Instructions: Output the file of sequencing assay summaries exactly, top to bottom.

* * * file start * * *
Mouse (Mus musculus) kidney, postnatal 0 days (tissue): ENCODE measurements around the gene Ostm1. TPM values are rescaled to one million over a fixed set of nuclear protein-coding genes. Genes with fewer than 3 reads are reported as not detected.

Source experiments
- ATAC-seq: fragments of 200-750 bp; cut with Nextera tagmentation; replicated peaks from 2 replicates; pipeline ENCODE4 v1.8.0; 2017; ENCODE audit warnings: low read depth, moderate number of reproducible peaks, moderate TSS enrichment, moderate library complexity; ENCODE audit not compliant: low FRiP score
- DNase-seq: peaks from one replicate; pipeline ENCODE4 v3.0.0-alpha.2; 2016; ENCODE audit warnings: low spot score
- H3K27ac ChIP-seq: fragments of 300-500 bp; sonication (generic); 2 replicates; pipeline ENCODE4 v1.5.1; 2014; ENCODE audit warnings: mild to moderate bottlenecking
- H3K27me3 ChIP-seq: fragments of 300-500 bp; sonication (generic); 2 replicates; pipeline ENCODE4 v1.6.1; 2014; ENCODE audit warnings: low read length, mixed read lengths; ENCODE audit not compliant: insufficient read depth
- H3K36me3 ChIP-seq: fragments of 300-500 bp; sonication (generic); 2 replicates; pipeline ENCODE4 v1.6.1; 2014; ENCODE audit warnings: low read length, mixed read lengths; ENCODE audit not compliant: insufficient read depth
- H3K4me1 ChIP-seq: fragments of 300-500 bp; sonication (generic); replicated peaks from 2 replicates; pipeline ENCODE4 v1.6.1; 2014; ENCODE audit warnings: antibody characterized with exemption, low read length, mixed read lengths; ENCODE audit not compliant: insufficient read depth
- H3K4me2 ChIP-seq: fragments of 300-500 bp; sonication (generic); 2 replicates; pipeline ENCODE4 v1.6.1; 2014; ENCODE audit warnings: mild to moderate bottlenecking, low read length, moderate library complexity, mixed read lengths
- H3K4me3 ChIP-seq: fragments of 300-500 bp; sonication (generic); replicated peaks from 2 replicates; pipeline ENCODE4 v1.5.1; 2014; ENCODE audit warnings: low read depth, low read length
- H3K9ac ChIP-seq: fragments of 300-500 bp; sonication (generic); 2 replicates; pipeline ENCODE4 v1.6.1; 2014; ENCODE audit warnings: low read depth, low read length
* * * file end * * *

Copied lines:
Mouse (Mus musculus) kidney, postnatal 0 days (tissue): ENCODE measurements around the gene Ostm1. TPM values are rescaled to one million over a fixed set of nuclear protein-coding genes. Genes with fewer than 3 reads are reported as not detected.

Source experiments
- ATAC-seq: fragments of 200-750 bp; cut with Nextera tagmentation; replicated peaks from 2 replicates; pipeline ENCODE4 v1.8.0; 2017; ENCODE audit warnings: low read depth, moderate number of reproducible peaks, moderate TSS enrichment, moderate library complexity; ENCODE audit not compliant: low FRiP score
- DNase-seq: peaks from one replicate; pipeline ENCODE4 v3.0.0-alpha.2; 2016; ENCODE audit warnings: low spot score
- H3K27ac ChIP-seq: fragments of 300-500 bp; sonication (generic); 2 replicates; pipeline ENCODE4 v1.5.1; 2014; ENCODE audit warnings: mild to moderate bottlenecking
- H3K27me3 ChIP-seq: fragments of 300-500 bp; sonication (generic); 2 replicates; pipeline ENCODE4 v1.6.1; 2014; ENCODE audit warnings: low read length, mixed read lengths; ENCODE audit not compliant: insufficient read depth
- H3K36me3 ChIP-seq: fragments of 300-500 bp; sonication (generic); 2 replicates; pipeline ENCODE4 v1.6.1; 2014; ENCODE audit warnings: low read length, mixed read lengths; ENCODE audit not compliant: insufficient read depth
- H3K4me1 ChIP-seq: fragments of 300-500 bp; sonication (generic); replicated peaks from 2 replicates; pipeline ENCODE4 v1.6.1; 2014; ENCODE audit warnings: antibody characterized with exemption, low read length, mixed read lengths; ENCODE audit not compliant: insufficient read depth
- H3K4me2 ChIP-seq: fragments of 300-500 bp; sonication (generic); 2 replicates; pipeline ENCODE4 v1.6.1; 2014; ENCODE audit warnings: mild to moderate bottlenecking, low read length, moderate library complexity, mixed read lengths
- H3K4me3 ChIP-seq: fragments of 300-500 bp; sonication (generic); replicated peaks from 2 replicates; pipeline ENCODE4 v1.5.1; 2014; ENCODE audit warnings: low read depth, low read length
- H3K9ac ChIP-seq: fragments of 300-500 bp; sonication (generic); 2 replicates; pipeline ENCODE4 v1.6.1; 2014; ENCODE audit warnings: low read depth, low read length